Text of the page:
The baseball fields are geared up for spring play. The outdoor tracks are ready for the running shoes. The tennis courts are waiting for those yellow balls (that Golden Retrievers also happen to love) to be volleyed. Golf courses are havens for people in spikes waiting impatiently to hit little white balls. And indoor gyms across our great land have their members sweating profusely on multitudes of machines. You get the idea.

But what those mentioned above have in common is locker rooms—possibly quite dangerous locker rooms.


And why are they potentially dangerous? The prevalence of bacteria and quite possibly, plenty of it.

It has become so common for people to get quite ill due to potentially deadly superbugs that some people have resorted to wearing gloves when they work out at public gyms.

School sports almost always include locker rooms available for their athletes, as do tennis clubs, golf clubs, etc…

So how can you protect yourself and your kids from coming in contact with possibly deadly bacteria in these locations?

Hand washing and more hand washing. Plus, bring along an alcohol-free hand sanitizer like safeHands® after you do that hand washing.

It is likely you are presently more aware than non-readers of my blog. So, tell everyone you know that there are a myriad of bacteria lurking in places like these that we simply didn’t pay attention to—until now.

Think about it. You are coming in contact with the sweat (containing bacteria) on doors, handles and various buttons on machines via water droplets.

You are also touching things that people touch after going to the bathroom. You touch things that people sneeze or cough on. I know that’s a bit disgusting, but it does happen.

So why use alcohol-free hand sanitizers as opposed to those with ethanol as their main ingredient?  Read the science here. 

The most visible drawback of those alcohol laden products is the skin irritation experienced by some individuals who use them frequently. The redness, dryness, and irritation suffered by some individuals are more than just a nuisance – skin that is rough or even cracked provides a shelter for germs. For these individuals, the alcohol-based sanitizers may become less effective over time.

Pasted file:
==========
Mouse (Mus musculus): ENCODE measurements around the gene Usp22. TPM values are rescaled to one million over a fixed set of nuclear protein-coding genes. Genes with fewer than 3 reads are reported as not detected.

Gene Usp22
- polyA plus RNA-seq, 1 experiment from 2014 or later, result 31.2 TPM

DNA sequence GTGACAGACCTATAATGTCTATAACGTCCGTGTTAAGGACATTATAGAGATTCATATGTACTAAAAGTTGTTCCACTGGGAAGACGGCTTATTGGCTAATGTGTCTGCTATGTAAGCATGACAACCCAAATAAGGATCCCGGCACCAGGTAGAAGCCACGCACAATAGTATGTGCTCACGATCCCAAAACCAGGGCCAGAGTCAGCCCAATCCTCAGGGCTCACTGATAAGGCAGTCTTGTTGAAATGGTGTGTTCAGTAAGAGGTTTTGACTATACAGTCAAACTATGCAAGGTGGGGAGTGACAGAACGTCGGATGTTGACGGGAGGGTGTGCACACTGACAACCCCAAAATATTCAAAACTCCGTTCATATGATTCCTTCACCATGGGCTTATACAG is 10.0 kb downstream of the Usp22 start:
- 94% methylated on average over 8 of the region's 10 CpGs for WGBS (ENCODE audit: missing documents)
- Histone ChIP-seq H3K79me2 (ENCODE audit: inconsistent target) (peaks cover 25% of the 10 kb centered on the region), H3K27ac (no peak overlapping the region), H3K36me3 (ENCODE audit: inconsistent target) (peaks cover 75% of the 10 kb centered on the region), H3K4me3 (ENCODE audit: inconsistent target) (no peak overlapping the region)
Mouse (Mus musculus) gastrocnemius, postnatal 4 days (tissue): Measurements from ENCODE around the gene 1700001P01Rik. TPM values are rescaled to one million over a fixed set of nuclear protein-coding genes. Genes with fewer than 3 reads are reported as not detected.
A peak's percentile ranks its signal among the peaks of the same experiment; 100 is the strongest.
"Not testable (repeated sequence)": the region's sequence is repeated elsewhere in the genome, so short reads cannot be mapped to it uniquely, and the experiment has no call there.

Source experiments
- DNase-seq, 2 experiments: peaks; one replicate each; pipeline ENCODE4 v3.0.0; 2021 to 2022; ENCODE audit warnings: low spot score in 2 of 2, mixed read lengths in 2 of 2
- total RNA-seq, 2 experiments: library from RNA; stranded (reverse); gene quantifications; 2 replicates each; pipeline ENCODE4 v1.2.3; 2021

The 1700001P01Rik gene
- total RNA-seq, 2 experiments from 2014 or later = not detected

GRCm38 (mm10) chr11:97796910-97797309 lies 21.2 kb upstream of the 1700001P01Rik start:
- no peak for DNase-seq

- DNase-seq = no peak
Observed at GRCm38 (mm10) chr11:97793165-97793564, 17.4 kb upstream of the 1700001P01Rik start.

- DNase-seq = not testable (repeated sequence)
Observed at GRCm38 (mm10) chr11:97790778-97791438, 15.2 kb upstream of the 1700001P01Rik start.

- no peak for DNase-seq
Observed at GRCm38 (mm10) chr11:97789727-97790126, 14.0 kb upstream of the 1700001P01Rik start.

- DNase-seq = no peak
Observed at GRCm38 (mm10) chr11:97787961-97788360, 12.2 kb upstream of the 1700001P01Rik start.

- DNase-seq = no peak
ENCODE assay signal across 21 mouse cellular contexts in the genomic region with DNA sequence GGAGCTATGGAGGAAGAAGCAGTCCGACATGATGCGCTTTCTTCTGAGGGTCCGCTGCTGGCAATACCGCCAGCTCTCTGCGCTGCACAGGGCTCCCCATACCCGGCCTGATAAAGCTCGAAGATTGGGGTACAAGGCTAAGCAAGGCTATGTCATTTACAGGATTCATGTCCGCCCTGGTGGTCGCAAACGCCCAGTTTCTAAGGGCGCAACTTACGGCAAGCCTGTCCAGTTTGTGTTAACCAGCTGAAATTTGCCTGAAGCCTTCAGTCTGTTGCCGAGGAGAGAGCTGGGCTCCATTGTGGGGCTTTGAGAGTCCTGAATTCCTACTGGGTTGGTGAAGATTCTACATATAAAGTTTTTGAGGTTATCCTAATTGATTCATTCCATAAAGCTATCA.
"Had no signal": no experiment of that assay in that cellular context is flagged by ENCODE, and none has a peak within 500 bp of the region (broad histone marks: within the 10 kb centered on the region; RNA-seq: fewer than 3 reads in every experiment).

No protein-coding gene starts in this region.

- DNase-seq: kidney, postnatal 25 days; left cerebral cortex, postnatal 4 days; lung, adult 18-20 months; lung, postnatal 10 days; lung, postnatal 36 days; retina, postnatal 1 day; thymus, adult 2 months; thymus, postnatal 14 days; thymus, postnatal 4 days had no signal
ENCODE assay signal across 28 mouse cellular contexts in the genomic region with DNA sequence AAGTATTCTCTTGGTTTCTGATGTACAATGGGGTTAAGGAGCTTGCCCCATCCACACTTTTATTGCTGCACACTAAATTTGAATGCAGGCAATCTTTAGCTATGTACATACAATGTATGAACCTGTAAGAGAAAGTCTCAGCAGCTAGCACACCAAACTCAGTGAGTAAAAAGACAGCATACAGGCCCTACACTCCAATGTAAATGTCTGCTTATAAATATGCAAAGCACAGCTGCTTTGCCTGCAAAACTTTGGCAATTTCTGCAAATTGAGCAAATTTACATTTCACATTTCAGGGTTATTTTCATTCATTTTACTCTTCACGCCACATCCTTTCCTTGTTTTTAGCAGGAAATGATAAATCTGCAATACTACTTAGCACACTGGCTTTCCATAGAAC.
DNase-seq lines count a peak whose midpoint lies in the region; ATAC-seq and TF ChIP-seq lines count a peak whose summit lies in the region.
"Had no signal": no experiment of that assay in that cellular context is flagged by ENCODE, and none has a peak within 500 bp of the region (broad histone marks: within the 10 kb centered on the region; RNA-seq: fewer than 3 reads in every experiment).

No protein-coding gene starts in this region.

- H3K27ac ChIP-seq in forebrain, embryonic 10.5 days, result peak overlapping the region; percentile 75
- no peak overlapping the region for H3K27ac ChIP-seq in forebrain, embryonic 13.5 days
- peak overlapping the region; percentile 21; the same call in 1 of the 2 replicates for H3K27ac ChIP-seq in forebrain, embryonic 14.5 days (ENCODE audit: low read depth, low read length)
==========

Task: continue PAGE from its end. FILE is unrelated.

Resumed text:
Some studies have indicated that alcohol-based sanitizers do not produce a long-term persistence of activity, and that repeated use of the product degrades its antimicrobial effectiveness, as germs become trapped in dry skin.

You do have a choice in which type of hand sanitizing products to utilize. I choose not to use alcohol in my sanitizer. I choose safeHands®. Buy it here. 

So remember the next time you find yourself in a locker room, gym or even on the playing fields, shower—or at least wash your hands—before wiping your eyes or putting any fingers near your mouth or other mucous membranes.

And especially watch those open wounds (scratches included) that come in contact with public machines, playing surfaces and locker rooms.

Spread the word. Not the germs.

Be Safe and BE BIG!

Wash New Clothes Before Wearing

It wasn’t until my wife Andrea told me not to put on new clothes before washing that I realized just how disgusting a practice it is. Then, of course, I looked it up and my eyes almost popped out of my head like the cartoon characters Ren & Stimpy after reading why she was totally correct.